What can I do to Help my 22-year old Son with his Gambling Addiction?

Q: What can I do to help my 22-year-old son with his gambling addiction?

Our Parenting Expert, Stephanie Bennett, responds to a concerned mother’s question about her son’s gambling addiction.

A. First of all, a 22 year old is definitely considered an adult. It is unfortunate that this young adult is addicted to gambling, but he will, unfortunately have to either ‘hit bottom’ on his own, or be struck by a ‘lightening bolt’ before it is too late. Late, meaning that he has already lost a job, or car, or the respect of his family and friends–not to mention respect for himself. A gambling addiction is not all that different from any other addiction. Having an addiction to anything does not mean a person is bad. It can happen to anyone, at any time. Addiction reaches all classes of people and all walks of life.

The general definition of an addiction is as follows: The continued use/misuse of a mood altering or mind-altering substance, or object (being money), despite the harmful consequences. Alcoholism, sexual addiction, credit card overuse, gambling or any number of other addictions can be put in the same category.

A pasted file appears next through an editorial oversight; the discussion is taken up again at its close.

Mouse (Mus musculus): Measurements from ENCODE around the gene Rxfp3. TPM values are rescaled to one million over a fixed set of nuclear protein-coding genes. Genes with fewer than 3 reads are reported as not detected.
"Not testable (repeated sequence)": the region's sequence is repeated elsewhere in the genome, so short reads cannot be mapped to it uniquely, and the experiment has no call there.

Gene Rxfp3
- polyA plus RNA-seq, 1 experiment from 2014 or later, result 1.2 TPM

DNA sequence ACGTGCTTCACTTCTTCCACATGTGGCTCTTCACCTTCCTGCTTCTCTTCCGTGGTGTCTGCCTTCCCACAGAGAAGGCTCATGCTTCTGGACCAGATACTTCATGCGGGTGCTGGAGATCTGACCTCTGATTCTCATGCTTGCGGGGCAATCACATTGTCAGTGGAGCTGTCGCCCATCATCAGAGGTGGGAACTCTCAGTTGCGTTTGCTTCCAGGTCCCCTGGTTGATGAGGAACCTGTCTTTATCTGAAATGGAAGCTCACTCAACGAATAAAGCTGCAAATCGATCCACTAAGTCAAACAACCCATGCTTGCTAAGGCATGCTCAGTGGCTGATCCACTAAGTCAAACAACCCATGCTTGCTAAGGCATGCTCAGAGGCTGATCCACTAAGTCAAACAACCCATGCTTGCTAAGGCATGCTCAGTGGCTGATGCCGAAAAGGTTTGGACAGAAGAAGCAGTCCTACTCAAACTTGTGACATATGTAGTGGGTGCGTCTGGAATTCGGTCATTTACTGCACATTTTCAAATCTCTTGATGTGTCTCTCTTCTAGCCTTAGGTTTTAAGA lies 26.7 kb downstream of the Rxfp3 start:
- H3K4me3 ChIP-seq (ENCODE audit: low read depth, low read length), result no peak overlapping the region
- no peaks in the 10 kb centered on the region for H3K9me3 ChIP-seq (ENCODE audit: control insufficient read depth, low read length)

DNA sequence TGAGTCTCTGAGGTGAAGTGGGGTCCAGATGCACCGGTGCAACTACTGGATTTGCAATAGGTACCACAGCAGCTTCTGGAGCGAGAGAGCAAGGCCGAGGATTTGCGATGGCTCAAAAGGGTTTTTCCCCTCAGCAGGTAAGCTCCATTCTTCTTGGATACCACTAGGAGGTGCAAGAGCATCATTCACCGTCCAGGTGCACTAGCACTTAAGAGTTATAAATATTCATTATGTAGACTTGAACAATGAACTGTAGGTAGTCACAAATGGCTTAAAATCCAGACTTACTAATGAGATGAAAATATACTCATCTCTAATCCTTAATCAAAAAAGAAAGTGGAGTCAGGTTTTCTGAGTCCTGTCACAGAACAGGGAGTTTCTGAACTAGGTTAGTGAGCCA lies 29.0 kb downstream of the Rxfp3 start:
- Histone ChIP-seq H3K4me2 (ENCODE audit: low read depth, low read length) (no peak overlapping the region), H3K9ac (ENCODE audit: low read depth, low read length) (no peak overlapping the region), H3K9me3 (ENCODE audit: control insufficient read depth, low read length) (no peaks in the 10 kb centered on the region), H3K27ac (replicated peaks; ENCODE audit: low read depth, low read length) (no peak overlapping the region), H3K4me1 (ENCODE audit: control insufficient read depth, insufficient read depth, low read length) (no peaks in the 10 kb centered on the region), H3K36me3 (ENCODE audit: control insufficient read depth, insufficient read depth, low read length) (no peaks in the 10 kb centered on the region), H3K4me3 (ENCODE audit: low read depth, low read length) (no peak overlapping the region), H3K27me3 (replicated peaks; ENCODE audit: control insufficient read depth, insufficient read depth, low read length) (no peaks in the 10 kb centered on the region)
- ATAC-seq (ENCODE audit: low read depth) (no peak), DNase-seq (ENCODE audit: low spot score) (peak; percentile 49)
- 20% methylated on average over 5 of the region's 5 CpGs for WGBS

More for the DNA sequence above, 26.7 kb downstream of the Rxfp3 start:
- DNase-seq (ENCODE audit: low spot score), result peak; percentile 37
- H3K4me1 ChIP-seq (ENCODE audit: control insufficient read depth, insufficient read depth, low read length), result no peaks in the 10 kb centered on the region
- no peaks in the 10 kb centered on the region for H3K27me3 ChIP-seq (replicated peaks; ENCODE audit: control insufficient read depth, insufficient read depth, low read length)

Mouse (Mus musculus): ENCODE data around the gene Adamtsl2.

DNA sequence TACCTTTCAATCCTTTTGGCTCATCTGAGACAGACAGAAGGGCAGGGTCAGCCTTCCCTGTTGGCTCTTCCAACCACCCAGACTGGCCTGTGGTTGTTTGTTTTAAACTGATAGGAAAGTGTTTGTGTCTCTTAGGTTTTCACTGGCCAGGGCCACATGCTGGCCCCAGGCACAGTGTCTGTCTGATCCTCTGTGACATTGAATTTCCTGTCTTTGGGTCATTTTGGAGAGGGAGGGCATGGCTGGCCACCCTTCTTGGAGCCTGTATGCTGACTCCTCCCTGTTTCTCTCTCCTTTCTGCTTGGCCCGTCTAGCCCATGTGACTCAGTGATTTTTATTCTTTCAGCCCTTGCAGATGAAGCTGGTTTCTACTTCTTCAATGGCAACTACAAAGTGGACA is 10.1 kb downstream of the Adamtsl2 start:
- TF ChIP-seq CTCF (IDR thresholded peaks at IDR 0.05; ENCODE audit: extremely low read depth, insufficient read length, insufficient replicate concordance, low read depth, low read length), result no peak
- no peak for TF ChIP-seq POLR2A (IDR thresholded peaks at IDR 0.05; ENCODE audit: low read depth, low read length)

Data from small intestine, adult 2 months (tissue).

The gambler has an obsessive desire to feel in control, a need for the excitement to fuel his addiction. It is a kind of emotional ‘roller-coaster.’ The downside of gambling, or any addictive behavior, is that it soon gets out of hand, and the gambler begins to lose not only money, but also dignity and self-control. It is a vicious cycle to regain control, every time he loses his money to the pool table, or crap table. He will deny he is out of control and make a hundred excuses, but deep inside he knows he is hurting and losing. Do not excuse the gambler’s behavior, or attempt to rescue. Trying to save him from his pain and suffering only makes it worse. Do not do what he can do for himself. He needs to get his feet firmly planted in reality, the parent who rescues cuts off his legs!

There is a word for parents who may continue to put a ‘Band-Aid’ on the problem, it’s called co-dependency. When a parent is willing to be a ‘tough love’ parent, it will not only help the gambler, but will help the parent.

Being the parent of any kind of ‘addict,’ is a hard road, but it is necessary to stick to your guns, visit co-dependency anonymous or HOPE, and encourage your adult son to go to Gamblers Anonymous. That is the best you can hope for. Your son is now 22 years old and ready to make his own choices in life–just like you did.

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